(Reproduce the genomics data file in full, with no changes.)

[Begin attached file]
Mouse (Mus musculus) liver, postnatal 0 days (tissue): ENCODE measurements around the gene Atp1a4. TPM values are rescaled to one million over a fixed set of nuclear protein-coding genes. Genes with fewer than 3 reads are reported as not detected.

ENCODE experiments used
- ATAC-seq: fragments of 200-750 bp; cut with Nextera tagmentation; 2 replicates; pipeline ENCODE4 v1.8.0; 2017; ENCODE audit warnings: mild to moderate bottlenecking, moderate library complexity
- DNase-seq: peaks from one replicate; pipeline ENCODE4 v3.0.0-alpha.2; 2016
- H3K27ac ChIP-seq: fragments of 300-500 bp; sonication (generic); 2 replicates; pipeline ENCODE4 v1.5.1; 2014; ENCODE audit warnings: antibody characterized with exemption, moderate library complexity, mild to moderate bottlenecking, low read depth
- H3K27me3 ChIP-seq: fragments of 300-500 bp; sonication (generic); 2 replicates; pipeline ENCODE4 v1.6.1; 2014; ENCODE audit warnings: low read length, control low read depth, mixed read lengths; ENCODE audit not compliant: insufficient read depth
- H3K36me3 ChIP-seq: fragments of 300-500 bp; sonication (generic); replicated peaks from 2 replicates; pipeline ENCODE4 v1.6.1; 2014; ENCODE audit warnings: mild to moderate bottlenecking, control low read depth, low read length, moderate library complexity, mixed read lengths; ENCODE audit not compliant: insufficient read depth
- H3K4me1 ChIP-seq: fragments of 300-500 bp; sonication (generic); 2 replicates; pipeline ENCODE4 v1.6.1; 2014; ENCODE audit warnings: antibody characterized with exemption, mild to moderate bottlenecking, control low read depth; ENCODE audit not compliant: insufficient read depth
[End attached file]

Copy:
Mouse (Mus musculus) liver, postnatal 0 days (tissue): ENCODE measurements around the gene Atp1a4. TPM values are rescaled to one million over a fixed set of nuclear protein-coding genes. Genes with fewer than 3 reads are reported as not detected.

ENCODE experiments used
- ATAC-seq: fragments of 200-750 bp; cut with Nextera tagmentation; 2 replicates; pipeline ENCODE4 v1.8.0; 2017; ENCODE audit warnings: mild to moderate bottlenecking, moderate library complexity
- DNase-seq: peaks from one replicate; pipeline ENCODE4 v3.0.0-alpha.2; 2016
- H3K27ac ChIP-seq: fragments of 300-500 bp; sonication (generic); 2 replicates; pipeline ENCODE4 v1.5.1; 2014; ENCODE audit warnings: antibody characterized with exemption, moderate library complexity, mild to moderate bottlenecking, low read depth
- H3K27me3 ChIP-seq: fragments of 300-500 bp; sonication (generic); 2 replicates; pipeline ENCODE4 v1.6.1; 2014; ENCODE audit warnings: low read length, control low read depth, mixed read lengths; ENCODE audit not compliant: insufficient read depth
- H3K36me3 ChIP-seq: fragments of 300-500 bp; sonication (generic); replicated peaks from 2 replicates; pipeline ENCODE4 v1.6.1; 2014; ENCODE audit warnings: mild to moderate bottlenecking, control low read depth, low read length, moderate library complexity, mixed read lengths; ENCODE audit not compliant: insufficient read depth
- H3K4me1 ChIP-seq: fragments of 300-500 bp; sonication (generic); 2 replicates; pipeline ENCODE4 v1.6.1; 2014; ENCODE audit warnings: antibody characterized with exemption, mild to moderate bottlenecking, control low read depth; ENCODE audit not compliant: insufficient read depth